Riverside Dr was a constant.  It didn't change.  The color of the house was always the same.  The yard was always the same.  The people were the same.  The smell when you walked in the door was always the same.  The creek in the back steps was always the same.  The way I felt there.  It was always the same.  The comfort I felt there is something I haven't felt anywhere else.  I never lived there...but it was home. To me.

I still have family in Olean NY.  I don't know if I will ever get back for a visit.  I know if I do, I will go and see all the things that were Olean to me, The Castle,The Library Restaurant, St. Mary's Church, The red bard store,The Palace Movie Theater , Cuba Lake, Hill Top Park, Aunt Penny...but I don't know if I will drive by that house.  That big wonderful house that holds all those memories for me.  I think I have to leave it in my mind.  Where it's still ours, and another family doesn't live there.  I think if it had changed I would be devastated.  In the safe spot in my head, it's still the same.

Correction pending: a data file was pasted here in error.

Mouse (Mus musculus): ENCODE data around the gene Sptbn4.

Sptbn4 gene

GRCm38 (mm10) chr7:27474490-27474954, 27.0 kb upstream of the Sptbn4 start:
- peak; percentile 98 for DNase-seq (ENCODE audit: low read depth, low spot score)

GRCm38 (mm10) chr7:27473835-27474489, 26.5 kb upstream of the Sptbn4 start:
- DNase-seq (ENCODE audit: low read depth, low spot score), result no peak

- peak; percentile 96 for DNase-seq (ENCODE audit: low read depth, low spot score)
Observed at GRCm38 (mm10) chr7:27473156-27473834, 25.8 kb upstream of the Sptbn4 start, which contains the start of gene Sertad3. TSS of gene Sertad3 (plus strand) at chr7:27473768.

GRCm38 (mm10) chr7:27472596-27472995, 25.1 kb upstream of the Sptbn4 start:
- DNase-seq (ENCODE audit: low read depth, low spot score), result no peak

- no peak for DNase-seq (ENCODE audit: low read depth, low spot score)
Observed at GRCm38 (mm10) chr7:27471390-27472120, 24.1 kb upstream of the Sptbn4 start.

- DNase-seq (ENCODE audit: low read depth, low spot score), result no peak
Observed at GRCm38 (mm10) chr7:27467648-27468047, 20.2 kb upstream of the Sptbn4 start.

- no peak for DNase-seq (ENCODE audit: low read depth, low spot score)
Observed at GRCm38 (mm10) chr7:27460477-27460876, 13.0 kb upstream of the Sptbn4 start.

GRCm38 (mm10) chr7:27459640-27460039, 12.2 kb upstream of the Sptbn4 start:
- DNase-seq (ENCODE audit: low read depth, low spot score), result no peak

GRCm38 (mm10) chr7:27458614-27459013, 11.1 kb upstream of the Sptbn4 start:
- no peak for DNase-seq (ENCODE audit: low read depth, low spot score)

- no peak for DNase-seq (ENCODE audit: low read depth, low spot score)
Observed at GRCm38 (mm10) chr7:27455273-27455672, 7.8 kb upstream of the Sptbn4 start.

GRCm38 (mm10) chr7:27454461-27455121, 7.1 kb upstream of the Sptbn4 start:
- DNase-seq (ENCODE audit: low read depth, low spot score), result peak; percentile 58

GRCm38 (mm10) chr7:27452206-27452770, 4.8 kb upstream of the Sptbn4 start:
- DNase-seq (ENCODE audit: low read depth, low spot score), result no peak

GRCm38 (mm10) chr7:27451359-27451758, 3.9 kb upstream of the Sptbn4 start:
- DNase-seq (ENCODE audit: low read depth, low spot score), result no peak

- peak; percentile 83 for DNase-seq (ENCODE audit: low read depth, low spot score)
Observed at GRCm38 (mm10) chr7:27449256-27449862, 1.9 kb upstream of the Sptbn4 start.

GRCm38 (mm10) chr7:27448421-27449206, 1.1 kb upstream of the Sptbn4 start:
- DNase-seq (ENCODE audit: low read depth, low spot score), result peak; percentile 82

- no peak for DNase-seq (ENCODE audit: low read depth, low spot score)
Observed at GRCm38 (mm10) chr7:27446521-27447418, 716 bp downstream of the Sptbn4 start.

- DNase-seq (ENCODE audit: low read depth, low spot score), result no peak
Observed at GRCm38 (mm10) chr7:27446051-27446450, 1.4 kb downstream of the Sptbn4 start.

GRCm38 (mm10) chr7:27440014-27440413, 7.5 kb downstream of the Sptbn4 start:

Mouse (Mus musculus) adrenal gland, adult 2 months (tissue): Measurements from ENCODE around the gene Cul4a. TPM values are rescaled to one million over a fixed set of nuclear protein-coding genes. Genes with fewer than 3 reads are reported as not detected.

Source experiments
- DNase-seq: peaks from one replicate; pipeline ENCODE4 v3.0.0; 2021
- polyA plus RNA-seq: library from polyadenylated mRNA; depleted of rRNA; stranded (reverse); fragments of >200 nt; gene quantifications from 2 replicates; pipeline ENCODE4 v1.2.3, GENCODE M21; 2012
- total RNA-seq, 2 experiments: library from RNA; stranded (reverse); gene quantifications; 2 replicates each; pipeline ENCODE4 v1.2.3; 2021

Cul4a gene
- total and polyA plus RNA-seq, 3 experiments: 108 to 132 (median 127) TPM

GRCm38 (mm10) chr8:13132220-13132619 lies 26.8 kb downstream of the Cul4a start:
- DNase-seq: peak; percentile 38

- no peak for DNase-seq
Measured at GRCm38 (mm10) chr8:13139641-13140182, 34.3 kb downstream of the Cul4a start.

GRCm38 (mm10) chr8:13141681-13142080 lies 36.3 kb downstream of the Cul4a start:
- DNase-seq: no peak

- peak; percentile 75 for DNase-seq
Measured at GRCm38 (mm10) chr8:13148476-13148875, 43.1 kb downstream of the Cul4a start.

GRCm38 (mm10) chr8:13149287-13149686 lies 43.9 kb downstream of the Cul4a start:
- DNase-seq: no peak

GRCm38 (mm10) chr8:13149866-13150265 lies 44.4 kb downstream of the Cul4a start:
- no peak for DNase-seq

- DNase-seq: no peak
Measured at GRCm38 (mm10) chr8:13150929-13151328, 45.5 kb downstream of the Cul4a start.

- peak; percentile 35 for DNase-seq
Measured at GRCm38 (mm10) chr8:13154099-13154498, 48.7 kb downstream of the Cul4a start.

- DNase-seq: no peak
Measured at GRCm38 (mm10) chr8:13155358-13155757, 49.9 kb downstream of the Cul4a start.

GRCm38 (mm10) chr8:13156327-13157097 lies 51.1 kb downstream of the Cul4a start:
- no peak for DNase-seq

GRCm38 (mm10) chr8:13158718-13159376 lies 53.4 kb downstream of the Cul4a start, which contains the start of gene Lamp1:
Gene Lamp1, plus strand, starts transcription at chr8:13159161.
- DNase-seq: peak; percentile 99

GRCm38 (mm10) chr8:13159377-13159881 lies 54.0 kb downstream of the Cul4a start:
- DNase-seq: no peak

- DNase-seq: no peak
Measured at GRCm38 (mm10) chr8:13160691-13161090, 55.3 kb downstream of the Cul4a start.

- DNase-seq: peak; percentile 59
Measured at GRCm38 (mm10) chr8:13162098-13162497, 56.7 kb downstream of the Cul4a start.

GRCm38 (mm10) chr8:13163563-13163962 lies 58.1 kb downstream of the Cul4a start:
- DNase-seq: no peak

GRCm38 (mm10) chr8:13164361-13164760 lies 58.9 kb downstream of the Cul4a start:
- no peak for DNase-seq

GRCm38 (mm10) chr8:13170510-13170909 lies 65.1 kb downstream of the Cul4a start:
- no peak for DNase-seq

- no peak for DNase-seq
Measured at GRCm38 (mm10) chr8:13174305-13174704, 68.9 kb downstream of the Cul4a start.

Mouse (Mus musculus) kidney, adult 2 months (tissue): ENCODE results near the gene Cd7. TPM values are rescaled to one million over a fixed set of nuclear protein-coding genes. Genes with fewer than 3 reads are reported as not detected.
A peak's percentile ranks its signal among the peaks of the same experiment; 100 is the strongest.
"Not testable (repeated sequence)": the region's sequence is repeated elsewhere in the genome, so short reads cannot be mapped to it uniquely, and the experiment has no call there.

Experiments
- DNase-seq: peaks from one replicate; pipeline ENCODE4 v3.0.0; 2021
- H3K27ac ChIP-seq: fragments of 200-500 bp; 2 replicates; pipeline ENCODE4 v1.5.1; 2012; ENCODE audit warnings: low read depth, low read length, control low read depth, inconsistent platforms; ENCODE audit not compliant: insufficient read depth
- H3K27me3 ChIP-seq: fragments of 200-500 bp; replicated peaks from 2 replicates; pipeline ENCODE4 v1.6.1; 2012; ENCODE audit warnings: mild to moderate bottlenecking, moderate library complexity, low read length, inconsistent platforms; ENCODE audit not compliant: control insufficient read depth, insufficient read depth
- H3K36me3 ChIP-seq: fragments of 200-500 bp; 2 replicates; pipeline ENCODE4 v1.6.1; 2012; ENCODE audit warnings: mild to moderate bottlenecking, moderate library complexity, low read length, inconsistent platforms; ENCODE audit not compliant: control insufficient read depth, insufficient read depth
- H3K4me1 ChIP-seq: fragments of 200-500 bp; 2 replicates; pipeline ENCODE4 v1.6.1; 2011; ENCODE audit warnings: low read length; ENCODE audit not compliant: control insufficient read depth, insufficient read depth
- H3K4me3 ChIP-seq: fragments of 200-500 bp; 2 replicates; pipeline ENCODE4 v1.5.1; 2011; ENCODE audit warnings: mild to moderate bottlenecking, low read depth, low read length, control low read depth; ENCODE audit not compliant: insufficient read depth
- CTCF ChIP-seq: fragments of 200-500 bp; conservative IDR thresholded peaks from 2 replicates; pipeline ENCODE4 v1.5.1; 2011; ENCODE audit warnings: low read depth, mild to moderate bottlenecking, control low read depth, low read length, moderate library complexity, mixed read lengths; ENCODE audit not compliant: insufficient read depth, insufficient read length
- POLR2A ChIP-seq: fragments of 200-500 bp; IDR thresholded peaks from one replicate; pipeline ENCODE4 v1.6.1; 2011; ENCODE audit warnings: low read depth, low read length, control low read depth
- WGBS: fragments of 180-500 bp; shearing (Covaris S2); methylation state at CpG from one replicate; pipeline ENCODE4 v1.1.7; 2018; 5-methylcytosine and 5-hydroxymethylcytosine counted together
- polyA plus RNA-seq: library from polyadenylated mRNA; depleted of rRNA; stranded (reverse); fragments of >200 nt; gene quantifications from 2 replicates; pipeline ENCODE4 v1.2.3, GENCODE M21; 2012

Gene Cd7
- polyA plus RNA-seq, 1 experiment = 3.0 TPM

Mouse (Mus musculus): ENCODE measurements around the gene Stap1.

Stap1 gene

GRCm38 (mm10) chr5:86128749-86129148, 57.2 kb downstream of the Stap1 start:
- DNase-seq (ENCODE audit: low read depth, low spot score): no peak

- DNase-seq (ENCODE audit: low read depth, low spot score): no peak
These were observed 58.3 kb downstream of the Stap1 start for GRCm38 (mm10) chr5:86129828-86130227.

Never changing.
Just the way I like it.